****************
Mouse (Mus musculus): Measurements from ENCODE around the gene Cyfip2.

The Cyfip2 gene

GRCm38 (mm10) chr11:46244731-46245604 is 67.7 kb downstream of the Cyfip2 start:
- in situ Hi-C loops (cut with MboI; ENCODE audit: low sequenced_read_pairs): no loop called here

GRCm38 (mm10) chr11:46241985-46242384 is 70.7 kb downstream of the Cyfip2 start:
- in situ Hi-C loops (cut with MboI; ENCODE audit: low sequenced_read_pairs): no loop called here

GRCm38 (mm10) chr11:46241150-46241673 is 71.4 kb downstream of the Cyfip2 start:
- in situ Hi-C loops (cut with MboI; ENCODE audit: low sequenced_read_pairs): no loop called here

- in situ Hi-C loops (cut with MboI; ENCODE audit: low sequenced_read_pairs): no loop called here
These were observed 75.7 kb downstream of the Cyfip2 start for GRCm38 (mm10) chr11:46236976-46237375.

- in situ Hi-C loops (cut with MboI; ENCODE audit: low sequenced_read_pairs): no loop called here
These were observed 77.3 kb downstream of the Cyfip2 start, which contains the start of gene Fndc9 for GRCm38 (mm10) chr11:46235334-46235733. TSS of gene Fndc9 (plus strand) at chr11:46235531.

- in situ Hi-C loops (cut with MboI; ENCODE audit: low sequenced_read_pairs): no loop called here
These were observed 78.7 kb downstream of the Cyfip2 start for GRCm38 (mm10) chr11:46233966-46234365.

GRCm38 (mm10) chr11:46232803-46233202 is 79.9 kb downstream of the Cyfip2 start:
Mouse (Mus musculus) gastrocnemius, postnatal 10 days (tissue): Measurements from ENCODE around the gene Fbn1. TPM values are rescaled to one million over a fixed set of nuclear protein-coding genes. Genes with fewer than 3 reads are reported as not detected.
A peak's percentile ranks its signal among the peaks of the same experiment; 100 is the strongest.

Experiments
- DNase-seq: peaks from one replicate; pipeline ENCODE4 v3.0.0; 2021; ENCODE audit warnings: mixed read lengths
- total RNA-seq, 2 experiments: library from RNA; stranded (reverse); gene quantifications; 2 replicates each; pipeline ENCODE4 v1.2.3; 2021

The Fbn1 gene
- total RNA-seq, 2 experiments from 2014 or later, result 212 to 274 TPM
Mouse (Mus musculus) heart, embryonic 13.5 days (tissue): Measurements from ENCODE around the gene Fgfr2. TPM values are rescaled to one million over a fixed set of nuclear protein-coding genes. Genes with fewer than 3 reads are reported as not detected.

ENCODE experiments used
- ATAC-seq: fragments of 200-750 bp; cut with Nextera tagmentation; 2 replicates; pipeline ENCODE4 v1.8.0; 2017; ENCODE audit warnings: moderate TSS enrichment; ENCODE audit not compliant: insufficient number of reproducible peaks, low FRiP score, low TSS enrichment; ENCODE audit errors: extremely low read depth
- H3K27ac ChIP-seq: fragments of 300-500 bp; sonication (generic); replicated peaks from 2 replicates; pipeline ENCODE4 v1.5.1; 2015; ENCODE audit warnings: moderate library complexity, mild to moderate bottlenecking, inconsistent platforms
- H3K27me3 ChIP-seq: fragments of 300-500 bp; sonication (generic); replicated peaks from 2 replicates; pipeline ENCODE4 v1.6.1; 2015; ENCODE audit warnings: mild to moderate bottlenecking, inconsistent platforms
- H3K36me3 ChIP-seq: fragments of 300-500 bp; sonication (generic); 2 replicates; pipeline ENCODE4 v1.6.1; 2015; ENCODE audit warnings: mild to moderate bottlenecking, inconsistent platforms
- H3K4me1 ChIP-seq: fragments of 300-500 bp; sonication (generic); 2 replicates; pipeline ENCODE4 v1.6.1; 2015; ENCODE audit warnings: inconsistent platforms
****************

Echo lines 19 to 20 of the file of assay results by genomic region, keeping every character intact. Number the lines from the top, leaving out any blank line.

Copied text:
- DNase-seq: peaks from one replicate; pipeline ENCODE4 v3.0.0; 2021; ENCODE audit warnings: mixed read lengths
- total RNA-seq, 2 experiments: library from RNA; stranded (reverse); gene quantifications; 2 replicates each; pipeline ENCODE4 v1.2.3; 2021